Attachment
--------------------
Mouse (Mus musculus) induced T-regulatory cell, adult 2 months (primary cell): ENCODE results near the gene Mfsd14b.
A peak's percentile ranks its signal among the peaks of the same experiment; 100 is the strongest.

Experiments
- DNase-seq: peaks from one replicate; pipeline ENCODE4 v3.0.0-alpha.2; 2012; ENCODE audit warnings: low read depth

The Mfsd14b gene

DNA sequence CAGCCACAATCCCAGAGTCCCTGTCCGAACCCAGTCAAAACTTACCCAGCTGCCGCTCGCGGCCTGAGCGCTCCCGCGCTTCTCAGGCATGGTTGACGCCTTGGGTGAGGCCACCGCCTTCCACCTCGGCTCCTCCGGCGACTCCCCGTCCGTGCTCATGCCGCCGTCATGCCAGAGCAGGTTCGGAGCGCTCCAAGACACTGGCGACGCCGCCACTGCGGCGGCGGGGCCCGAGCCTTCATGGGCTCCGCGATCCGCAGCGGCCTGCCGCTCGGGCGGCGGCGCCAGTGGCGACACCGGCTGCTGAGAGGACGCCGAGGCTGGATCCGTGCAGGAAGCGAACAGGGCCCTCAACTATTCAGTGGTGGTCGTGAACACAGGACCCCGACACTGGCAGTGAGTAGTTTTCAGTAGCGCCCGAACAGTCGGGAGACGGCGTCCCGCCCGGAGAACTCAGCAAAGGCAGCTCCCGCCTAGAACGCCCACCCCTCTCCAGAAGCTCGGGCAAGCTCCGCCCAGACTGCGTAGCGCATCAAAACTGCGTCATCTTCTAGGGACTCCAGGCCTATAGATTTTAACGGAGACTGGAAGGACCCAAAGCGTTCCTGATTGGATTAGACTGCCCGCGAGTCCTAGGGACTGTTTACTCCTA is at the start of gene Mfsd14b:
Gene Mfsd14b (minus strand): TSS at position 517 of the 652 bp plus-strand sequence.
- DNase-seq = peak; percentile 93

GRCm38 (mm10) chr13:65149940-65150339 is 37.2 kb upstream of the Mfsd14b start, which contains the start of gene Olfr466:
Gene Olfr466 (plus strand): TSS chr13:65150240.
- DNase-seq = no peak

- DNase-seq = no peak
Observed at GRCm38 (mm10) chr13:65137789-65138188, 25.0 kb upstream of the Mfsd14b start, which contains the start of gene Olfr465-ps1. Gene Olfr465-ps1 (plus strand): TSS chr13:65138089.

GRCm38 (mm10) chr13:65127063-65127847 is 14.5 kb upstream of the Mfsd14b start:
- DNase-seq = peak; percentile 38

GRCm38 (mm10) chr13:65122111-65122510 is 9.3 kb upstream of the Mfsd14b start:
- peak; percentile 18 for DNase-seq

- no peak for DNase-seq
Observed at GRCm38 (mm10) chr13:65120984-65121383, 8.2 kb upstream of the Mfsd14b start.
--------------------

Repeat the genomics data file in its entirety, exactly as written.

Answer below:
Mouse (Mus musculus) induced T-regulatory cell, adult 2 months (primary cell): ENCODE results near the gene Mfsd14b.
A peak's percentile ranks its signal among the peaks of the same experiment; 100 is the strongest.

Experiments
- DNase-seq: peaks from one replicate; pipeline ENCODE4 v3.0.0-alpha.2; 2012; ENCODE audit warnings: low read depth

The Mfsd14b gene

DNA sequence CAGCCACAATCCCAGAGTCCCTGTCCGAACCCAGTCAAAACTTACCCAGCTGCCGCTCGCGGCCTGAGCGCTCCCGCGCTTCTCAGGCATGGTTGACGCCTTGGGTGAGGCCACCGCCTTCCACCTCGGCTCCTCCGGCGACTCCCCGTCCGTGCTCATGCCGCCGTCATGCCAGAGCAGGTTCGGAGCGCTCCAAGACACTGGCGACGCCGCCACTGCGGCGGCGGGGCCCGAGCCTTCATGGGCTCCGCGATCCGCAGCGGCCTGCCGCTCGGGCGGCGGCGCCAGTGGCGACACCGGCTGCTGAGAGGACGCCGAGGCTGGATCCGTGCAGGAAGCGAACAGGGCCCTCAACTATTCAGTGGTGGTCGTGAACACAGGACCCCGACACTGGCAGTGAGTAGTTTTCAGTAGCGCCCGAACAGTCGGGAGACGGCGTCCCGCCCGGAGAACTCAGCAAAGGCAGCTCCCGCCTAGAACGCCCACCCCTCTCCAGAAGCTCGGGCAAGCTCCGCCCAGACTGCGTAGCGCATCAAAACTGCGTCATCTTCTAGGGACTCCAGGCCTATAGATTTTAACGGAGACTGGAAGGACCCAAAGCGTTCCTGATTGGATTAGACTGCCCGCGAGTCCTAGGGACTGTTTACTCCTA is at the start of gene Mfsd14b:
Gene Mfsd14b (minus strand): TSS at position 517 of the 652 bp plus-strand sequence.
- DNase-seq = peak; percentile 93

GRCm38 (mm10) chr13:65149940-65150339 is 37.2 kb upstream of the Mfsd14b start, which contains the start of gene Olfr466:
Gene Olfr466 (plus strand): TSS chr13:65150240.
- DNase-seq = no peak

- DNase-seq = no peak
Observed at GRCm38 (mm10) chr13:65137789-65138188, 25.0 kb upstream of the Mfsd14b start, which contains the start of gene Olfr465-ps1. Gene Olfr465-ps1 (plus strand): TSS chr13:65138089.

GRCm38 (mm10) chr13:65127063-65127847 is 14.5 kb upstream of the Mfsd14b start:
- DNase-seq = peak; percentile 38

GRCm38 (mm10) chr13:65122111-65122510 is 9.3 kb upstream of the Mfsd14b start:
- peak; percentile 18 for DNase-seq

- no peak for DNase-seq
Observed at GRCm38 (mm10) chr13:65120984-65121383, 8.2 kb upstream of the Mfsd14b start.